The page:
We can imagine the Agile Leader as a member of her team who focused on benefiting her team, rather than a position remote from producing active value, whose only job is to lead.
Agile; a structure that is cantered around autonomous, self-managed teams. So, is there a need for leaders in an environment of self-managed teams? If yes, how can we define this need?
In fact, perhaps this question needs to be answered by first saying that leadership shouldn’t be a single role. We can imagine the Agile Leader as a member of her team who focused on benefiting her team, rather than a position remote from producing active value, whose only job is to lead. From this aspect, we can say that the main duty of the leaders in an Agile organization is to provide the teams with an environment where they are capable of maximum productivity and to pave the way for them. I call this “ability to create possibilities”. Indeed, what is actually targeted by the Agile mindset is to be able to create learning organizations and the “possibilities” are important for this development target. I think the activation of development that is based on “possibilities”, across the entire company is the main responsibility of an Agile Leader in the first place.
Well, let’s have a look altogether at what the Agile Leader can do to create and activate these possibilities;
It is possible to say that a leadership understanding stands out which tells about the big picture to the teams, can explain “which direction” is the desired one and “why”, and can organize the teams around these targets, but does not intervene in the details of how the teams will achieve these targets and just provides them with the suitable conditions and supports the teams in the removal of the obstacles they face. It will not be quite possible for a team that does not have an idea of the “why”s to generate possibilities by creating new ideas and to produce a value beyond what is envisaged. In addition, the adoption of the value-focused thinking culture along with the question “why” is also a topic which the Agile Leader can work on. In other words, I’m speaking of a work culture where not only the “why”s are shared, but also the entire team constantly evaluates what it does with the question “why”.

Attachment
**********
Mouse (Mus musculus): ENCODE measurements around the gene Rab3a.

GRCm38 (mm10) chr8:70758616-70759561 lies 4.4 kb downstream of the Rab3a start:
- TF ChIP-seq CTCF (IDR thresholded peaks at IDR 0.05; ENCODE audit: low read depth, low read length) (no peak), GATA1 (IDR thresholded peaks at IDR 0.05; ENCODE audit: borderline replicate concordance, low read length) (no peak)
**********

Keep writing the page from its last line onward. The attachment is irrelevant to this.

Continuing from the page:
I think that the most important act of a leader after revealing the “why”s must be enhancing transparency in every area. Autonomy, experimentalism, and the productivity resulting from these are concepts which are associated with being able to make decisions based on data. Therefore, transparency based on data is very critical for autonomy and a major task falls upon leaders for the creation of this environment. I’m not speaking of KPIs or targets here; I’m trying to mention the measurability of the system and the value produced. As a matter of fact, we can compare self-managed teams to autonomous vehicles. Currently, human leaders (i.e. driver☺) have to drive our vehicles. However, with the developing technology, the thing that drives the vehicles is turning into “data”. And for that reason, the teams’ ability to make their own decisions and to monitor and adjust their decisions in our organizations is possible only with a radical data transparency. And the creation of this environment should absolutely be one of the main agenda items of the Agile Leader.